Mann stated that in his opinion Hollywood will be more aware of Broadway properties that lend themselves to films; also the adult aspect of plays that lend themselves to films.

In regard to his directorial techniques, Mann pointed out that he tries to get much movement in a picture. His movement is not just arbitrarily put in, but is inserted from the point of dramatic action. He likes his camera “to float.” He is very happy to have James Wong Howe, one od Hollywood’s top cameraman, working with him. The camera follows a person or people for the reason that you make a point dramatically, he stressed.

There are no rules for making a picture. A director has to embrace all intelligent approaches, Mann said. Every picture has its own logic.

The Rose Tattoo film version of Tennessee Williams play

The glowing and impetuous performance given by the Italian star will be long remembered and will certainly win an Oscar nomination

Hal Wallis' production of Tennessee Williams' The Rose Tattoo

The highly gifted Italian actress, Anna Magnani, is the emotional and unpredictable heroine of The Rose Tattoo, a tragicomedy based on Tennessee Williams‘ stage play and produced for the screen by Hal Wallis. Burt Lancaster is Miss Magnani‘s co-star and Marisa Pavan heads the large and capable supporting cast, both delivering top notch performances. But the major share of the acting honors goes to the dark-haired star whose performance covers an extraordinary range of human emotions from high comedy to deep tragedy as she characterizes a woman who was in love with love and refuses to have her images shattered. From a box-office standpoint, the film should be in the top gross class, especially in the larger situations. It’s an “unusual” and off-beat type of production that is sure to command attention, and word-of-mouth should be so effective that its appeal should not be limited to any type of run. Even if some patrons don’t like the story, the acting of Miss Magnani should be such a conversation topic that others will want to see it out of curiosity. Most critics will miss their guesses if she doesn’t win an “Oscar,” or, at least, a nomination.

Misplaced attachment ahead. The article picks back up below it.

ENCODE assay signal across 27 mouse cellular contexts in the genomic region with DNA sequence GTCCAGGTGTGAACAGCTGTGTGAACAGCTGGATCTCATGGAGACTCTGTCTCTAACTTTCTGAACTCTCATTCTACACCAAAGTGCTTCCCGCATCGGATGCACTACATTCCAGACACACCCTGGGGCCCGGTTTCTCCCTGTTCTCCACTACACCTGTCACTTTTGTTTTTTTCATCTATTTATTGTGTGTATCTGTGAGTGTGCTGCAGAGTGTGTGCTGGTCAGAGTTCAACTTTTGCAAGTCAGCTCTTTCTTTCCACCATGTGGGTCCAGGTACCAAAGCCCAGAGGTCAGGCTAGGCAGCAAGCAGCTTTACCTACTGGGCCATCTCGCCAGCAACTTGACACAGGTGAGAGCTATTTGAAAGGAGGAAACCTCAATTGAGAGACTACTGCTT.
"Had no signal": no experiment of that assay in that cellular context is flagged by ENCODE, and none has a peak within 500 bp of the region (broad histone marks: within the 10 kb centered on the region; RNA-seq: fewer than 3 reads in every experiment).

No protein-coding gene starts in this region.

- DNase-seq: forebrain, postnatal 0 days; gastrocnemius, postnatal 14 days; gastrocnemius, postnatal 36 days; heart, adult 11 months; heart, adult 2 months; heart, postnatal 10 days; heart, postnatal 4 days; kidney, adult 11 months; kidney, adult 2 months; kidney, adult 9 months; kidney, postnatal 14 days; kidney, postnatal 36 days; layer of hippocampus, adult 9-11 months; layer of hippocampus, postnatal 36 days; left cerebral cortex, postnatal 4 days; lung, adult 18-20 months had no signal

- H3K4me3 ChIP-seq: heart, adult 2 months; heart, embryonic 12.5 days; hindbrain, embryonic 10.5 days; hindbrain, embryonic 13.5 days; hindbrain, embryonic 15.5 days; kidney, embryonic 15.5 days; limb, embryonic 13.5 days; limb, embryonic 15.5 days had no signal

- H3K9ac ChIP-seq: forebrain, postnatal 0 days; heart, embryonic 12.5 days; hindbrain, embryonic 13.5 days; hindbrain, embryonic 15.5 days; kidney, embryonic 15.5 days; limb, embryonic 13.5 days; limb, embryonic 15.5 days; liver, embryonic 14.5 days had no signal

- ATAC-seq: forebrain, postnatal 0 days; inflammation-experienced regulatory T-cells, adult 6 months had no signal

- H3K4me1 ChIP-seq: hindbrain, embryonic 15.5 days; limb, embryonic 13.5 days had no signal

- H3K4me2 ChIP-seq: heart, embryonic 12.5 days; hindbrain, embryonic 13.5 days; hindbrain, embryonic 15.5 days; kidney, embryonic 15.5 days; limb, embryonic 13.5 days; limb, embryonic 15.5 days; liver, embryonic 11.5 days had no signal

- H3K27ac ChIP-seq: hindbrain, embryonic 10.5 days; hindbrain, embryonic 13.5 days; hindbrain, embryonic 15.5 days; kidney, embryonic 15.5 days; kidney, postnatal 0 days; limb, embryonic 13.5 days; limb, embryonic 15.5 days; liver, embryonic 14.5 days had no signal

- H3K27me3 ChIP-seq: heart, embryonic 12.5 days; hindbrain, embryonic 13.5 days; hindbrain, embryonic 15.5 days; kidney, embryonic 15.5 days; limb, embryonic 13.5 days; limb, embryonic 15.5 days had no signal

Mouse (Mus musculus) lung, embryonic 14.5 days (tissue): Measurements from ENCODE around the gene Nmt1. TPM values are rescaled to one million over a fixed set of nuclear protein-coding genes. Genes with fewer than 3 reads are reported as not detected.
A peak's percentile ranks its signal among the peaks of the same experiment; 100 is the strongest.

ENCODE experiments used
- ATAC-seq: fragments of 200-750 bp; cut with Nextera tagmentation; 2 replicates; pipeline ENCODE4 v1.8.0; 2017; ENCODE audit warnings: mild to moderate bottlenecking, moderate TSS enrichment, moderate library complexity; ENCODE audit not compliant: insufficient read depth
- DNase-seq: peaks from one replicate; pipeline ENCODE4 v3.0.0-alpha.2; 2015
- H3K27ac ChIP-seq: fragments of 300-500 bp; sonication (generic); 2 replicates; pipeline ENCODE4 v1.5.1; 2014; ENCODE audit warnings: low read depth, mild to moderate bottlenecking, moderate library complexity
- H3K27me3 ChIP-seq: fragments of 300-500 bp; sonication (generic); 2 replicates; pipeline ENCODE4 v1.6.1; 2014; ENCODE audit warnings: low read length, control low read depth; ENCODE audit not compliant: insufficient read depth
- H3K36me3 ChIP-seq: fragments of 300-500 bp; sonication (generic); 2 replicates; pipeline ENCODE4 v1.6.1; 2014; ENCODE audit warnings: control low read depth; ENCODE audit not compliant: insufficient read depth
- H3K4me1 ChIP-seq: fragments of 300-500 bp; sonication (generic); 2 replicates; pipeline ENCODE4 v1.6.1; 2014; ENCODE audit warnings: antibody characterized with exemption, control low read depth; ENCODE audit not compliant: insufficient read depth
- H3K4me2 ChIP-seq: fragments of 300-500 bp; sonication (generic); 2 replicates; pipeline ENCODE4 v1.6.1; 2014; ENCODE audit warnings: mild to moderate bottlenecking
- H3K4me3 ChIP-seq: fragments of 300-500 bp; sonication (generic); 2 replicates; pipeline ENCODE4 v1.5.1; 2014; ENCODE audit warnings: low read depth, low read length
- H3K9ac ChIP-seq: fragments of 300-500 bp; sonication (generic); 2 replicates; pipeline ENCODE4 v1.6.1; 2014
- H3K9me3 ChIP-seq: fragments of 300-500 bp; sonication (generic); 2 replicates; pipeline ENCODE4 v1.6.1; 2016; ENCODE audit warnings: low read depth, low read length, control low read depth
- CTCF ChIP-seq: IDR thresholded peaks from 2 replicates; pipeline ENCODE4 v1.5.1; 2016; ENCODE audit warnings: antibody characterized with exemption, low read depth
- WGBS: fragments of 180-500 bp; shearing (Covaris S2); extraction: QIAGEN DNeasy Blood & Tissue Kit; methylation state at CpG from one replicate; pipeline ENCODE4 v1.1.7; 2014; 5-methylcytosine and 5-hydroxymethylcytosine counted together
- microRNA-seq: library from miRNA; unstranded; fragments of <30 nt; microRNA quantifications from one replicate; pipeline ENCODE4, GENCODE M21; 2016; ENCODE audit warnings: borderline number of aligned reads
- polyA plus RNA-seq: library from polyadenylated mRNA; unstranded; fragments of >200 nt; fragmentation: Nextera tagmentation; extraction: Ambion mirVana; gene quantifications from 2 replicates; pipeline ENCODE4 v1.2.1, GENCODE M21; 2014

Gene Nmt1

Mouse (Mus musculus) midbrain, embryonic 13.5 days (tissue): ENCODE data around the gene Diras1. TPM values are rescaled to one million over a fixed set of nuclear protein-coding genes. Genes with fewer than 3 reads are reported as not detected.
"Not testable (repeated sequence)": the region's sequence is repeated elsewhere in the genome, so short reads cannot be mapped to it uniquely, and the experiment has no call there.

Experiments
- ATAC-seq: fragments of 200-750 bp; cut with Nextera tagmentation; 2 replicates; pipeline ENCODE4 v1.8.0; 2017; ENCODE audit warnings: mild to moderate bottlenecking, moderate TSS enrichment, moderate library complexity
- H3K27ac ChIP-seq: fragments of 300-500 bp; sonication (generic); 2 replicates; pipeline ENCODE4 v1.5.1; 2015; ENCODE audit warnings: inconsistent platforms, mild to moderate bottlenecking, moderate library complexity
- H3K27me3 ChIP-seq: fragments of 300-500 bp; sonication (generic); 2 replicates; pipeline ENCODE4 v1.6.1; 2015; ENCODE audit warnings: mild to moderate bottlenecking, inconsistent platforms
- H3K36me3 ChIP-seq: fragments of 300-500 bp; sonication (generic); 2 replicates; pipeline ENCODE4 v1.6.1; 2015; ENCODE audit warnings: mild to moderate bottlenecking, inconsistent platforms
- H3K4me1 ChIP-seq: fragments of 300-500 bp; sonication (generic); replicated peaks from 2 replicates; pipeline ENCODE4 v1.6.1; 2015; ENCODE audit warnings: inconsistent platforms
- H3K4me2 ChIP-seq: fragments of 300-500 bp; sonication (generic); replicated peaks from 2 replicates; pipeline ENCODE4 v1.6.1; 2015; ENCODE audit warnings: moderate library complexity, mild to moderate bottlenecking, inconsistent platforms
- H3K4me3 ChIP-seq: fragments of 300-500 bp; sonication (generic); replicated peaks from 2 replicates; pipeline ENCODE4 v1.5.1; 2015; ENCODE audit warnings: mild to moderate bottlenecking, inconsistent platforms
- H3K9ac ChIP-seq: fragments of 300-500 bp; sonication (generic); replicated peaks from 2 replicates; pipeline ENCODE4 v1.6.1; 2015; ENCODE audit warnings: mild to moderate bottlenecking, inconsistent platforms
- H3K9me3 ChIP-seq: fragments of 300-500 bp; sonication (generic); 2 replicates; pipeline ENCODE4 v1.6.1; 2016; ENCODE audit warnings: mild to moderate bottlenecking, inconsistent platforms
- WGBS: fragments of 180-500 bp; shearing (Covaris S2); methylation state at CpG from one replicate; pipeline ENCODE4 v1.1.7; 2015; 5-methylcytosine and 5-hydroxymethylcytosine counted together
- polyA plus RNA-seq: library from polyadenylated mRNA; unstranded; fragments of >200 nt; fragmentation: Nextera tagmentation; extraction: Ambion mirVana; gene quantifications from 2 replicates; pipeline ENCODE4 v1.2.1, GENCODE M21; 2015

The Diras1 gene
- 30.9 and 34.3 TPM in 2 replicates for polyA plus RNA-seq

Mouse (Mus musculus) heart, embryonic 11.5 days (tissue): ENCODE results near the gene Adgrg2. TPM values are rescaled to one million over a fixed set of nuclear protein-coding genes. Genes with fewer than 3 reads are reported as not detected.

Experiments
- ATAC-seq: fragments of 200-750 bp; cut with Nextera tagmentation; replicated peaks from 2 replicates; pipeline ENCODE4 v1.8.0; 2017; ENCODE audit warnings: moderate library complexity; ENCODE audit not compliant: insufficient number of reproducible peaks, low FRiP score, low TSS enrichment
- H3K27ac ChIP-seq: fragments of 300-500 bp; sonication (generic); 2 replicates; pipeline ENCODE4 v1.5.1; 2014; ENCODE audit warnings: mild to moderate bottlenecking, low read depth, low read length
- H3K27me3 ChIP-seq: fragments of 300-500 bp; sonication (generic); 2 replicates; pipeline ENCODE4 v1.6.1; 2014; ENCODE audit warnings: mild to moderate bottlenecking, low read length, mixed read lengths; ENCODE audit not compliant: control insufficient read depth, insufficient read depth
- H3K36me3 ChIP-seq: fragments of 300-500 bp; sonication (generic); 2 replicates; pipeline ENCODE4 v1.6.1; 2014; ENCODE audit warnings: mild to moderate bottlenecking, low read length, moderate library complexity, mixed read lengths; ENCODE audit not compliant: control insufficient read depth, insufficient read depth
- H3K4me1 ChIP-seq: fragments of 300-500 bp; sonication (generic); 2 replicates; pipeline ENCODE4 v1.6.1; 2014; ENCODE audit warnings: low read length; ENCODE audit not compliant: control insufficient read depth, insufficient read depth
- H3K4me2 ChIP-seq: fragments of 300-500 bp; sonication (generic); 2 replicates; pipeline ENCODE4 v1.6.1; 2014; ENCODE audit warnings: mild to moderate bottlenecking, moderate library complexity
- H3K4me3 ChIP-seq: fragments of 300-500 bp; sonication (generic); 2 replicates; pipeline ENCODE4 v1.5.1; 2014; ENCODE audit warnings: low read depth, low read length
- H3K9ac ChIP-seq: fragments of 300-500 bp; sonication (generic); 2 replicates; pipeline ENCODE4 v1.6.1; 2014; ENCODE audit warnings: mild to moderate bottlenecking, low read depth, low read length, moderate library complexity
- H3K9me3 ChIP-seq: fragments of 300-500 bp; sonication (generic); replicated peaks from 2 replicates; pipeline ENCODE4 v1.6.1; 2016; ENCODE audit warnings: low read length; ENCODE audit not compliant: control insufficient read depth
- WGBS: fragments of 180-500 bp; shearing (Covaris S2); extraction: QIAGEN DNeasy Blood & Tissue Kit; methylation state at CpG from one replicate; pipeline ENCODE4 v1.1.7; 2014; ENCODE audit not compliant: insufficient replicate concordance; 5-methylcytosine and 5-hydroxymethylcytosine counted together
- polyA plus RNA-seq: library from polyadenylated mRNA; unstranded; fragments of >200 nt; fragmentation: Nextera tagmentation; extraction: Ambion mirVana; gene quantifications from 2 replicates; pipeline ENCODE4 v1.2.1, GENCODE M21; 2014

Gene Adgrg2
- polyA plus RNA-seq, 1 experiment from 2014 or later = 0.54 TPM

The story concerns a small colony of Sicilians, hot-tempered by nature, who have settled in a seedy, semi-tropical Gulf Coast town where Miss Magnani lords it over her neighbors in the belief that her truck-driving husband’s pure love has endowed her with the dignity of a baroness. She boasts with equal pride of the rose tattooed on his chest and strives to bring up their daughter, Marisa Pavan, in the strict ways of the old world.

But three years after her husband is killed while on a smuggling venture, rude disillusionment begins to set in. She learns that her husband had not been as faithful as she had believed, and the romance of her daughter with Ben Cooper, a sailor on leave, does not add to her comfort. When she meets Lancaster, also a truck-driver of Sicilian parentage, their romance is a stormy one, actually riotous and well sprinkled with comedy that borders on slapstick. But she resists all his attention until she determines the fact that her husband had not been true to her. Eventually she gives her blessings to the marriage of her daughter to Cooper and then accepts Lancaster.